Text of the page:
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I met Byron years ago when I was a young man. I wanted to learn how to tune pianos. Byron was well along in years and had been tuning pianos for much of his life. When he learned of my desire, he invited me over to his house. He gave me a set of tools for the trade so I could learn how to fine-tune an instrument for its intended use. My lessons were cut short when he was diagnosed with cancer. He passed away shortly after his diagnosis.


I remember sitting on his back porch when he broke the news to me. “Tom, I’m going to die.” He said it with a sense of peace I had never seen in anyone prior to this time. He put his arm on my shoulder and said, ”I’m prepared to die. I know the Lord, and I know the home that He’s prepared for me.” I remember looking at him to see if there was any doubt behind his eyes. There was none. His confidence overwhelmed me. He gave me much in that final lesson; it changed my perspective on life. His gift to me was more than learning how to change a few strings on a piano. I learned the importance of faith—faith for living and for dying. I’m often asked if it is uncomfortable to ask others to give monetarily to Rochester College. I tell them, “Not a bit!” It is really quite remarkable, but very simple. We are in the faith-building business. We provide a set of tools to help fine-tune students for their God-given purpose. Give and change can occur. We see it day in and day out on this campus. Someone gave and student Tom Ngobi’s life was changed. A native of Uganda, he will graduate in May and likely go back to East Africa to start working with various ministries of the region with which Rochester College has ties. Someone gave and David Rotberg came to Rochester College after a stay in prison. He’s married now with a young child and another on the way. He graduated two years ago, and he and his young family are one of several RC graduates who have formed a mission team that will begin a long-term stay in Tanzania next year. Someone gave and Alyse Shields came to Rochester College. She graduated and is now completing her master's degree at the University of Chicago for international social work. This summer, she will travel to India to study the poverty and marginalization of the region during a competitive internship at Mumbai's first social science institute. Someone gave and Zef Deda is now a student at Rochester. After three years of being out of school and working, he wanted to follow his dream of getting a degree and playing college basketball. Coach Klint Pleasant was introduced to him through a mutual friend. This is Zef’s first year at Rochester College as an “older” sophomore. He is married with a little girl. He is on a faith journey and is growing. He and Coach Pleasant talk about their families and about God. His perspective on life is changing because someone gave. Launching May 1, Give [more than] Change highlights alumni from every decade of the college's history, as well as current students. By visiting, you'll hear first-hand from those who have been changed because Rochester College has remained faithful to its mission of training young people to be salt and light within their chosen fields of study. Come join us in our mission. Give [more than] change.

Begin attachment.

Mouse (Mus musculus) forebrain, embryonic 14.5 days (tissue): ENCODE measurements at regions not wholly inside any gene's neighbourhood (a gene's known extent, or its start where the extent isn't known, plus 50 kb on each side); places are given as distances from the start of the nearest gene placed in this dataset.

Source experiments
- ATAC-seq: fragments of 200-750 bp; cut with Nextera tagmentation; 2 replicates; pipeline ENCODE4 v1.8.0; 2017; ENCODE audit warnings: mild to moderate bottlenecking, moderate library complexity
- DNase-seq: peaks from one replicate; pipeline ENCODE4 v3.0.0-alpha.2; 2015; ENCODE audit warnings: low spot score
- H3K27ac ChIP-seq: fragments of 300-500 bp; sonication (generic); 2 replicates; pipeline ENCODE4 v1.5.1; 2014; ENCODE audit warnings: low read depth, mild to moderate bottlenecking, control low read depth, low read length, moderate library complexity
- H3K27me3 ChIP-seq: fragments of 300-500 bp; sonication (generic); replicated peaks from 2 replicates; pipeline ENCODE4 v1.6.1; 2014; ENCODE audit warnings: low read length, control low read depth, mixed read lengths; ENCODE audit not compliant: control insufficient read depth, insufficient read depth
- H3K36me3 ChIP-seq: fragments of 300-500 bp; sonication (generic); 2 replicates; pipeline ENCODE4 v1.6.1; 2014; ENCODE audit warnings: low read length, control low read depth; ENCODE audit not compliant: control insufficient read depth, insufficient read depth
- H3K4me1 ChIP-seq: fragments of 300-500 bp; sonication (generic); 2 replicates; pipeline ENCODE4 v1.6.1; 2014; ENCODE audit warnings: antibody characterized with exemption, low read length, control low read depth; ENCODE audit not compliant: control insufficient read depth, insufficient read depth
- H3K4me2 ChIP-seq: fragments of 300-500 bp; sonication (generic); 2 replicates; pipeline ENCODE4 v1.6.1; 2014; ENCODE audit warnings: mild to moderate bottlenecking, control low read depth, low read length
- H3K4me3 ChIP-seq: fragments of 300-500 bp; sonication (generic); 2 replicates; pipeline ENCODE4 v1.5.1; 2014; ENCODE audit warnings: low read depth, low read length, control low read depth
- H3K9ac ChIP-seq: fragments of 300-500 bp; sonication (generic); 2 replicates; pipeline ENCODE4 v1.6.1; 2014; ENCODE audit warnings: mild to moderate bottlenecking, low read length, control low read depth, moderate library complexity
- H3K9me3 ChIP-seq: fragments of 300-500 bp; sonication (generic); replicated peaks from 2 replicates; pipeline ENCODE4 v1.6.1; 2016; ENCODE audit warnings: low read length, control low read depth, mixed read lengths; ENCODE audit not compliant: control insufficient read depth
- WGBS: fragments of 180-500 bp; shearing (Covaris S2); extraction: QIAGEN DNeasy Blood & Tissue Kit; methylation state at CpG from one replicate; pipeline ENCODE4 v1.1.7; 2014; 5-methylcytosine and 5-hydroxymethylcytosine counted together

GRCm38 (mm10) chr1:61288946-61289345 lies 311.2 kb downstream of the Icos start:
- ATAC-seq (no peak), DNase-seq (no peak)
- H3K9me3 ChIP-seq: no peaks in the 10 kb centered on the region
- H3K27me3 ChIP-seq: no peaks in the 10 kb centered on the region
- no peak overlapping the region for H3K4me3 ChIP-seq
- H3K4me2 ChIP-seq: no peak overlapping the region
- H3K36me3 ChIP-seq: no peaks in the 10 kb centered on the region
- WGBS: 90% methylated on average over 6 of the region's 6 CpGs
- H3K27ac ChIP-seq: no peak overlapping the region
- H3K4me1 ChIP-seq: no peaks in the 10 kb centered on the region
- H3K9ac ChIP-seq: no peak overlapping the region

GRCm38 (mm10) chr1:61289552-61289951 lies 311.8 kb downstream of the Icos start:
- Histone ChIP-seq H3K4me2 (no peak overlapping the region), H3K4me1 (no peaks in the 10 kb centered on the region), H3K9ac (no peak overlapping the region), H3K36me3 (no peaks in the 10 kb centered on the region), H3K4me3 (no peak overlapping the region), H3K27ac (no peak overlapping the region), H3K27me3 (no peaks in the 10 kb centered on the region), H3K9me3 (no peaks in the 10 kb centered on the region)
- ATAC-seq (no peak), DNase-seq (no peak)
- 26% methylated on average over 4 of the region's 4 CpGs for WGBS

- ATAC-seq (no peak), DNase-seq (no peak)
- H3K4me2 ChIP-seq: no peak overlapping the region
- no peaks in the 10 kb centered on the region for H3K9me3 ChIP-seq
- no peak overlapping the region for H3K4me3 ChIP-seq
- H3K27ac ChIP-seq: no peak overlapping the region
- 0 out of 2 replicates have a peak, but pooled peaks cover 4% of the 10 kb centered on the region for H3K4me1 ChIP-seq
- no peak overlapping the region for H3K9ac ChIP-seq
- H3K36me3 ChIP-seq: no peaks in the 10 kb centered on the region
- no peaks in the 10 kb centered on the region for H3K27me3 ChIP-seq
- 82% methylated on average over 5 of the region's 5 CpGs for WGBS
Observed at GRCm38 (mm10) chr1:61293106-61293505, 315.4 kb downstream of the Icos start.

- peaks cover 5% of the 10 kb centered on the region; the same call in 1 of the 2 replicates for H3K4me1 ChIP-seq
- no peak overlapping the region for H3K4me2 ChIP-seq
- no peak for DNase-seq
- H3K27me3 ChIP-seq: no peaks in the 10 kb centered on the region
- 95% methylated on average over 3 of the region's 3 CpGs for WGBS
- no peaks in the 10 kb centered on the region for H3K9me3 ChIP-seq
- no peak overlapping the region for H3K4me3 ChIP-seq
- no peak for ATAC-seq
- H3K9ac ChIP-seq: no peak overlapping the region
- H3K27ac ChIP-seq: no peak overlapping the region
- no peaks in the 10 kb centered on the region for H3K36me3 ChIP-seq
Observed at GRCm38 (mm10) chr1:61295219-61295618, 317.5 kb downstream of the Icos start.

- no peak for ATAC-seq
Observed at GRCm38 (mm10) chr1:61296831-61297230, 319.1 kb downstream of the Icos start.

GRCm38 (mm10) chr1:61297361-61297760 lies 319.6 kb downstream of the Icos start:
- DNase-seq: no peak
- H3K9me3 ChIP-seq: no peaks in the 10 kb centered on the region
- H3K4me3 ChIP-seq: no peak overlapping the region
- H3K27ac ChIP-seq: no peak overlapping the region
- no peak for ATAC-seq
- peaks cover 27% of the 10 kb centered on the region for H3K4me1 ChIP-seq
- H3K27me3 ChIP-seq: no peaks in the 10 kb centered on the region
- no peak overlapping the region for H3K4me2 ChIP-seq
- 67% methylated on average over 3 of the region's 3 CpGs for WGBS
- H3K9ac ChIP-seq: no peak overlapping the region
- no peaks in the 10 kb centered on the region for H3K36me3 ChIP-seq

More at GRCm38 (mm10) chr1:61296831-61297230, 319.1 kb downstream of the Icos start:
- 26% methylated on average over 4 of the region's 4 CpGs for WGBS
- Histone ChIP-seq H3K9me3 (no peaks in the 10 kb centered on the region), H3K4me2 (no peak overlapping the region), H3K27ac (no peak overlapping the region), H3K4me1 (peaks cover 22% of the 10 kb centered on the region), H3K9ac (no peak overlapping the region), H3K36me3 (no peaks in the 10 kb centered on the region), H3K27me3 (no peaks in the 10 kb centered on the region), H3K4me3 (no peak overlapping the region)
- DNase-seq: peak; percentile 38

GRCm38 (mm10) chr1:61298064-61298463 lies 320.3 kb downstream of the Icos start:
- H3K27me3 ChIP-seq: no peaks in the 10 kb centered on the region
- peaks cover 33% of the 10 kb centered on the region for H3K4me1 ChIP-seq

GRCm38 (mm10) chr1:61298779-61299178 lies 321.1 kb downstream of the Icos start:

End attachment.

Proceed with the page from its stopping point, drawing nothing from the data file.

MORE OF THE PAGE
18 // SPRING // 2012


i have never laughed so much, shared so much And learned so much as i have in barbier hall. Cole McClure

RC intentionally focuses on the individual, not the masses. Whether you're a student, faculty or staff—you are special. —TOM RELLINGER

North Star Volume 53 No. 2 Spring 2012  

North Star Volume 53 No. 2 Spring 2012Rochester College Alumni/Friends MagazineRochester Hills,